How did you end up researching this subject?

“During my research master’s in Sociology of Culture, Media and the Arts, I found out that things I enjoy in my spare time – like heavy metal and rock – can also serve as interesting research topics. For the very reason that they also relate to broader social themes like inequality or social cohesion. So I choose themes like this for my papers. Take gender and heavy metal, for example: why do so few women play metal? I ended up publishing a book about the subject with my colleague Pauwke Berkers in 2018. The fun thing about a research master’s is that, if you’re driven and have enthusiastic lecturers, certain projects can develop into articles. That set the ball rolling.

“That same colleague, Berkers, had this subject on the back burner. He had already submitted several grant applications for this research – to no avail. In the final year of my master programme, we jointly rewrote the application, and I was awarded the grant in 2012.

“The focus of this study is whiteness rather than ‘the other’. When researchers examine music and inequality, the subject is usually hip hop and how marginalised groups use music for empowerment. Rock is a very ‘white’ music style – something that people within the genre hardly seem to be aware of. The paradoxical thing is that rock has become a white thing, while many of the pioneers of rock ‘n roll were African Americans – and many of them women, besides.”

Really?

“Yes. Rock came out of a fusion between the country music and rhythm & blues played in the American South of the 1950s. Artists like Fats Domino, Big Mama Thornton and Sister Rosetta Tharpe played rock ‘n roll, which drew its inspiration from both black blues and white country. It was very rebellious; it went against the established order. In those days, everything was still segregated – including record labels. Rebellious music was popular among young white people. Combined with the introduction of television and independent radio stations, this created a new market. But due to racial segregation, the demand couldn’t be fulfilled by black music. Artists like Elvis Presley, Jerry Lee Lewis and Bill Haley were able to fill this niche since they also played rock ‘n roll. They owed a lot of their popularity to music written by black musicians. Ultimately, this led to the idea of an authentic rock identity, integral elements of which are masculinity and whiteness. Blackness went to soul music and other genres that came up together with the Motown record label.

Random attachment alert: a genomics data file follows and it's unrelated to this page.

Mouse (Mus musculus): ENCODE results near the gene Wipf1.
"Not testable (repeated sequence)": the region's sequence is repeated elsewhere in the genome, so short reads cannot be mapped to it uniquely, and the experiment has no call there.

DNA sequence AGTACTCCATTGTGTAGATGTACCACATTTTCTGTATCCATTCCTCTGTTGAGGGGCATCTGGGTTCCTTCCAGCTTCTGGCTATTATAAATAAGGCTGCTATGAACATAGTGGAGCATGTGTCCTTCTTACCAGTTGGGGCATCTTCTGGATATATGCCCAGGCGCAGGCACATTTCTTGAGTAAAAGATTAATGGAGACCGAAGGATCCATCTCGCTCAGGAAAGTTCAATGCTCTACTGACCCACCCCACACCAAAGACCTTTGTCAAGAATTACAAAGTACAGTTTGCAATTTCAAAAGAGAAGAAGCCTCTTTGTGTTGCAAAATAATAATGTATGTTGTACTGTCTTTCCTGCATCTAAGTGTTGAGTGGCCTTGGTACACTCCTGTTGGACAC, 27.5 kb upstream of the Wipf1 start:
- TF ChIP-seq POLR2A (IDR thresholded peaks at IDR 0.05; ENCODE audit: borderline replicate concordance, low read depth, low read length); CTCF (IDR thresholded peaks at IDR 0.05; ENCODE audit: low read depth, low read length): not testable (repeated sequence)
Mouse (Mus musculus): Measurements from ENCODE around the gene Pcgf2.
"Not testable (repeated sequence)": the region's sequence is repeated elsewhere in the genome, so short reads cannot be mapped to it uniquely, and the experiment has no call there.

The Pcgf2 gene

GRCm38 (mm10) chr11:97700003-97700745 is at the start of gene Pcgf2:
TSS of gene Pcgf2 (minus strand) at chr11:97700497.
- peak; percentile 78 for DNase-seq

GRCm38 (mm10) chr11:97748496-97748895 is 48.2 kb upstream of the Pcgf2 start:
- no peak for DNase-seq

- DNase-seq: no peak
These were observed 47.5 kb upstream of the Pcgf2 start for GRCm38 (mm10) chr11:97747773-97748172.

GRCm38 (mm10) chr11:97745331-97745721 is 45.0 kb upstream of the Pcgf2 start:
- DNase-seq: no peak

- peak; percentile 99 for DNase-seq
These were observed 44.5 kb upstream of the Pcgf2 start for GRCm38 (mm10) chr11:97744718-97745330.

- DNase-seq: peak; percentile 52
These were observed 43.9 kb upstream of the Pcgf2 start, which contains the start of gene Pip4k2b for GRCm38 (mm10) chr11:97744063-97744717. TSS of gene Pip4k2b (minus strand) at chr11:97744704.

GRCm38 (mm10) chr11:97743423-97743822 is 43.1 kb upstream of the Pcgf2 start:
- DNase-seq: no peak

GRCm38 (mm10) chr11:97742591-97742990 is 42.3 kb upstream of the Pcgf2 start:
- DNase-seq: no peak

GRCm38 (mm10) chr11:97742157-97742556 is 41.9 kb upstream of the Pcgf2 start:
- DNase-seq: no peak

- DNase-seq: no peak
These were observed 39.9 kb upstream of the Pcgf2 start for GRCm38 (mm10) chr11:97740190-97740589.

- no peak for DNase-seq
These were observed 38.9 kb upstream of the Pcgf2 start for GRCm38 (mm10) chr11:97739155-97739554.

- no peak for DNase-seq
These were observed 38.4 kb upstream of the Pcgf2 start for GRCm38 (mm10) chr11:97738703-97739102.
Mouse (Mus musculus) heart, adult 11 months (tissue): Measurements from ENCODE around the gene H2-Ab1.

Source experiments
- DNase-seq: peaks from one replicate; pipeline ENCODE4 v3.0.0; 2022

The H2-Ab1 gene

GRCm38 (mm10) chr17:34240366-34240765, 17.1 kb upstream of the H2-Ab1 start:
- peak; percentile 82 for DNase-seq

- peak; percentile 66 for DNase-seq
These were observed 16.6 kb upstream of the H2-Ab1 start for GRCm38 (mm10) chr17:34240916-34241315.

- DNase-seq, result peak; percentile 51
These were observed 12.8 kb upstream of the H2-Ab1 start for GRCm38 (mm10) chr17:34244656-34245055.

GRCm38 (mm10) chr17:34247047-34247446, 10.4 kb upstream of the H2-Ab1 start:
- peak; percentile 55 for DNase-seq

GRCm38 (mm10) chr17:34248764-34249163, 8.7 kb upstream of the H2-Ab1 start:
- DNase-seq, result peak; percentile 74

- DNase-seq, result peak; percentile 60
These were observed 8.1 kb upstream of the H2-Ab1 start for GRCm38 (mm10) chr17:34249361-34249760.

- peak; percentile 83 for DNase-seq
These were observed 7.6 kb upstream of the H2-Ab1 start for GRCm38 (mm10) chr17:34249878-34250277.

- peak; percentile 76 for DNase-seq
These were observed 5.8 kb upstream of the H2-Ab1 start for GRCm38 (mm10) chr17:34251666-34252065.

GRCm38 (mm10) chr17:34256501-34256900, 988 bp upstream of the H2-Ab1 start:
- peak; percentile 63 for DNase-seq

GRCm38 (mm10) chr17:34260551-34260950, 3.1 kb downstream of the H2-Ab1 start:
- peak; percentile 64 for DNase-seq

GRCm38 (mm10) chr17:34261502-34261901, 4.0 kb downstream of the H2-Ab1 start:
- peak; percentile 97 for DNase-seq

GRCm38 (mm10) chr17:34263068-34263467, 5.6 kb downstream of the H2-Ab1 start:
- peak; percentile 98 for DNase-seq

“My sociological question is: why is this still the case? Even though we’ve gone through all these emancipation movements and everyone can access the same music. Why is it that at a rock concert, you usually see white men up on the stage, and are surrounded by other white men – while women and non-whites are viewed with some scepticism?”

Was this already your impression before starting on your research?

“That’s how I saw it, sure. Sometimes explicitly, but more often implicitly. But when I embarked on this study, my idea was that it didn’t have to do with race or gender. Unfortunately, evidence to the contrary started piling up, and I’ve tried to identify this in my dissertation.”

Julian Schaap 2 – Levien Willemse
Image credit: Levien Willemse

How did you do this?

“I compared Atlanta and Rotterdam, since the US is the cradle of rock. Within this comparison, I examined the respective audiences: critics, rock fans and the general public. I held an association test among one thousand general music lovers. This clearly showed that white is associated with rock; and black with rap.